Hanover County’s bailout, however, was meaningless. The following day, the U.S. Supreme Court declared in Shelby v. Holder that the coverage formula established under Section Four of the Act was unconstitutional. Now the entire nation is bailed out from the historic Civil Rights-era protection measures, even if future election changes might result in dilution or disenfranchisement.
If you followed the 2010-2012 voting rights battles, you may remember that photo voter ID laws passed in Texas, South Carolina, Mississippi, New Hampshire and Virginia were either blocked, modified or delayed due to Section Five reviews. The reviews found racial discriminatory effects in Texas’ and South Carolina’s laws. But those were just the headliners. Most Section Five cases don’t make the news or don’t involve voter ID, and only a tiny crop involve state election laws. Dozens of election changes happen weekly and are produced by counties, cities, towns and school districts. One 2009 Supreme Court hearing concerning the Voting Rights Act’s constitutionality involved a utility district.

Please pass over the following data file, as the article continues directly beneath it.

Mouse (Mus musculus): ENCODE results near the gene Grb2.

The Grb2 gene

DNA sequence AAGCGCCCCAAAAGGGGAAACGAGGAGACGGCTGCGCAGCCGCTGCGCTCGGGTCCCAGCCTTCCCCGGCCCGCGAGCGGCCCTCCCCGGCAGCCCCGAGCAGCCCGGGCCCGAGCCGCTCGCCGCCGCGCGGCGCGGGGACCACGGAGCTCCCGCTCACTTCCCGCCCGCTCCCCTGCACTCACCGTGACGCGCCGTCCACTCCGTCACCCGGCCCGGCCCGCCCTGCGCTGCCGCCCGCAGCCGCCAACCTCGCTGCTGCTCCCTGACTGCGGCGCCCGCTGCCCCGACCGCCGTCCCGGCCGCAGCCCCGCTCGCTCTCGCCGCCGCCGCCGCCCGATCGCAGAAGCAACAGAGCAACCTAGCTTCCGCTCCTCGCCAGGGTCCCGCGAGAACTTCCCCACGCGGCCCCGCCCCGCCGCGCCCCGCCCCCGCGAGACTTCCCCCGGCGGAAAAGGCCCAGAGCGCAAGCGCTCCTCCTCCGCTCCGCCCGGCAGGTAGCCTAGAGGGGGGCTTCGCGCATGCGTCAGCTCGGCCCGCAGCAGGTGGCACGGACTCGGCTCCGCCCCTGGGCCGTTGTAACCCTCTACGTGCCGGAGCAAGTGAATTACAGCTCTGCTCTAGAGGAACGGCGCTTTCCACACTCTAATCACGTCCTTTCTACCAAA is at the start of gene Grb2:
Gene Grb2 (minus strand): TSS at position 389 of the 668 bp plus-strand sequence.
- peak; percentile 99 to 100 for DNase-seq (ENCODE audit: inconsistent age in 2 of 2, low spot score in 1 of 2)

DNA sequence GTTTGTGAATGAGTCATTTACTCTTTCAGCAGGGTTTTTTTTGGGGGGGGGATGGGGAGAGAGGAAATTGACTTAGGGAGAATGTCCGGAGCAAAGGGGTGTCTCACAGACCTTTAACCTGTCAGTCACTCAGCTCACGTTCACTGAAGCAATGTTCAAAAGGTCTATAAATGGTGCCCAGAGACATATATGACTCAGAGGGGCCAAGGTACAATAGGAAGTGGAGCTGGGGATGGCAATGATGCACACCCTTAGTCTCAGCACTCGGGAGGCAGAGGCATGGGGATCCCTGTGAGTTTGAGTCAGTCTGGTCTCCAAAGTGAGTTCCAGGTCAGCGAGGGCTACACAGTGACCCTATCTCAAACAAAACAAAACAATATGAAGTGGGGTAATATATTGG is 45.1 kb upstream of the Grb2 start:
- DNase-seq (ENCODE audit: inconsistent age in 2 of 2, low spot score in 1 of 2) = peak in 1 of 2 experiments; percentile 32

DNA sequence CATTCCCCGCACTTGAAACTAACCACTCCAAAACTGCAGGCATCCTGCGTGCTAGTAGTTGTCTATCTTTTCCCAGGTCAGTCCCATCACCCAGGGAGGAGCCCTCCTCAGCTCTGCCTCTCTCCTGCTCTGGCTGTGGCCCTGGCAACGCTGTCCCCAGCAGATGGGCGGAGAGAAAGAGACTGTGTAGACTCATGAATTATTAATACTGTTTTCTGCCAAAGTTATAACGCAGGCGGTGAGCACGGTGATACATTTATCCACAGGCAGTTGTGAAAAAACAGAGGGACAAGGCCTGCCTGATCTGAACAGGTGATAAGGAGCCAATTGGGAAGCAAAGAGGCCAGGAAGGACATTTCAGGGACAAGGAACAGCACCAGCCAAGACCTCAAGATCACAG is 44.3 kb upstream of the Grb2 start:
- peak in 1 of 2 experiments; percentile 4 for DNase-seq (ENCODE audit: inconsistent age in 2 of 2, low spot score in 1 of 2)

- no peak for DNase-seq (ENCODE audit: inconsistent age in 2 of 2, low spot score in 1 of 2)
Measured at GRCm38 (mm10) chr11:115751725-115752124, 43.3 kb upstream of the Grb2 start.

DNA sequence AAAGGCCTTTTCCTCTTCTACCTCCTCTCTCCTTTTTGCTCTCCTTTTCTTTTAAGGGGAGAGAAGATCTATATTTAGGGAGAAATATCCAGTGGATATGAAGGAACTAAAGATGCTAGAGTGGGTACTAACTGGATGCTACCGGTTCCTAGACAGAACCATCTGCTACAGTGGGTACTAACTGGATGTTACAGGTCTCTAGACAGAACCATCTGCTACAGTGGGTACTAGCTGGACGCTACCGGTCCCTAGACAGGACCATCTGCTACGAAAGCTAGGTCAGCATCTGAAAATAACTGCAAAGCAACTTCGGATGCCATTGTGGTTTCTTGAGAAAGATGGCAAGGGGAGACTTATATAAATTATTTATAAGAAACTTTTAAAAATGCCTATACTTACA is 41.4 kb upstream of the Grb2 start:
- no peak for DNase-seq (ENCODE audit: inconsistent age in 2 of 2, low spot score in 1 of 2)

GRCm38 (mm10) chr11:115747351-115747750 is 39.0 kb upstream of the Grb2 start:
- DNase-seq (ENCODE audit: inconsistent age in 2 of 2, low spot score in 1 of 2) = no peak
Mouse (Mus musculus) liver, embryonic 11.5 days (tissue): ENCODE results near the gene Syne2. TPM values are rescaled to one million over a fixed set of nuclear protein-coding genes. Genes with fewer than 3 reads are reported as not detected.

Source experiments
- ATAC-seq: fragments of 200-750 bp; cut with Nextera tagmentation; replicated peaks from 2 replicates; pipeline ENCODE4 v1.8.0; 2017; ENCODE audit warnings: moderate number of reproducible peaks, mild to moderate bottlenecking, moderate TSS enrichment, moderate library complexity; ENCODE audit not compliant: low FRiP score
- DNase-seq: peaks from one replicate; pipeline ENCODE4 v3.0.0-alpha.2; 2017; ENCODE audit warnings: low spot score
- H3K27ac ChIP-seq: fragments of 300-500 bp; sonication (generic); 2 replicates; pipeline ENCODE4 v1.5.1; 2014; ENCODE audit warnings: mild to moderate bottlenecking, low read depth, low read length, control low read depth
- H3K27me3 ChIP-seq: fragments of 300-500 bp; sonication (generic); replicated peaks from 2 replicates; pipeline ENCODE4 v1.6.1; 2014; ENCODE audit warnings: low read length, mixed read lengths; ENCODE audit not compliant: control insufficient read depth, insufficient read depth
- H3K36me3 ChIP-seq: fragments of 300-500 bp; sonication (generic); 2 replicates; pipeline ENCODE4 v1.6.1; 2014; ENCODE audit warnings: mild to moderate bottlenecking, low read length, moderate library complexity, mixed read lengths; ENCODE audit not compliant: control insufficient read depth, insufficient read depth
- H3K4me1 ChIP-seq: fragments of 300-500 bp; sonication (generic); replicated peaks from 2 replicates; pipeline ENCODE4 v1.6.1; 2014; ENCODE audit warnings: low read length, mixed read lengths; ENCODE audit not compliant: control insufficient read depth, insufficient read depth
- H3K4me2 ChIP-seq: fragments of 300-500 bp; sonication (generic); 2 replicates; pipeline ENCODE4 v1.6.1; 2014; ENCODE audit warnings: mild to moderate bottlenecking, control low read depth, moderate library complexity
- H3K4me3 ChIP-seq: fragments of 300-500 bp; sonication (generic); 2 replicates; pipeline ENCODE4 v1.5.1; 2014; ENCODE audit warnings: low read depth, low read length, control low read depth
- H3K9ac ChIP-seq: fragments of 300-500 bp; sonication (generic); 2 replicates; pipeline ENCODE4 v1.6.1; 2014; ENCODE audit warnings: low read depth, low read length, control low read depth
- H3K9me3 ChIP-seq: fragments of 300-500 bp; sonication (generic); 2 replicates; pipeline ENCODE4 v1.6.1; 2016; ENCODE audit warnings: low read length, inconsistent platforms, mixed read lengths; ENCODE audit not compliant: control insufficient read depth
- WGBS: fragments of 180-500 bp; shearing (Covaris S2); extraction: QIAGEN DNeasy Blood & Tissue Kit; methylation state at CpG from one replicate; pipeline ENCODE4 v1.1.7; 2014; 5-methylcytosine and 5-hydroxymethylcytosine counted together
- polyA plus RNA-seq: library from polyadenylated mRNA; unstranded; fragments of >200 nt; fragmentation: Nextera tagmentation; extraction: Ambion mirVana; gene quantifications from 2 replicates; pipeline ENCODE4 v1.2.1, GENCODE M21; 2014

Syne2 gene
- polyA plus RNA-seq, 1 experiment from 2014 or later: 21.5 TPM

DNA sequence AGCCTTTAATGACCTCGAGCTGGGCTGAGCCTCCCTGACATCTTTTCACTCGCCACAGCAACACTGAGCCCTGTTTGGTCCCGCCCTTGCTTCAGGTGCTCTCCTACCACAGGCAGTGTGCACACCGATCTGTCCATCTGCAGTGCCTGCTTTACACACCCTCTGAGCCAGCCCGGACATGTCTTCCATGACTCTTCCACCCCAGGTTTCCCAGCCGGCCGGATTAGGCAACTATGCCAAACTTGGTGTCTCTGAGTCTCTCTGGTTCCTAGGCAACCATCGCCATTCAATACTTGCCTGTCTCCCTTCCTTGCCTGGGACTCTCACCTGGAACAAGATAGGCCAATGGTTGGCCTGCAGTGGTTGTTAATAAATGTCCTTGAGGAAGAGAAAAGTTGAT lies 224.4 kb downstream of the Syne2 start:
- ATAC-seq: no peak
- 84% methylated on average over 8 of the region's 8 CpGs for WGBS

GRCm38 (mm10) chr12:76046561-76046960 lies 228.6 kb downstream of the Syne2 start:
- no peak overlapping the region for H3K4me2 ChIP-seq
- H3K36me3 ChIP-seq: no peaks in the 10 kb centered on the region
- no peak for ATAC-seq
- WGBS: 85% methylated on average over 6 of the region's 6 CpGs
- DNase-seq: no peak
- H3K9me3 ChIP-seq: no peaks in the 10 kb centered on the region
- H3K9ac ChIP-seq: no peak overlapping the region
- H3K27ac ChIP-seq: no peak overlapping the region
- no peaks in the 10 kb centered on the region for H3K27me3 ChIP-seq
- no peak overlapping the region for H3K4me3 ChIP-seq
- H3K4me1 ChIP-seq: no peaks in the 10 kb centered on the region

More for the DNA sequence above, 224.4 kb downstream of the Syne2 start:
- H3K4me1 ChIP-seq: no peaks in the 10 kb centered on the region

The vast majority of election changes affected by the Supreme Court’s decision happen exclusively in local jurisdictions. The top two kinds of election changes submitted to the U.S. Attorney General for preclearance were polling place relocations and annexations — more than 235,000 such submissions — both of which are determined by county and city governments. We often read about state redistricting plan challenges, because they determine Congressional and general assembly seats. But many of the 11,434 redistricting plans submitted for Section Five review came from counties like Hanover, which determines property tax rates, or whether a grocery store or a prison is built in your neighborhood.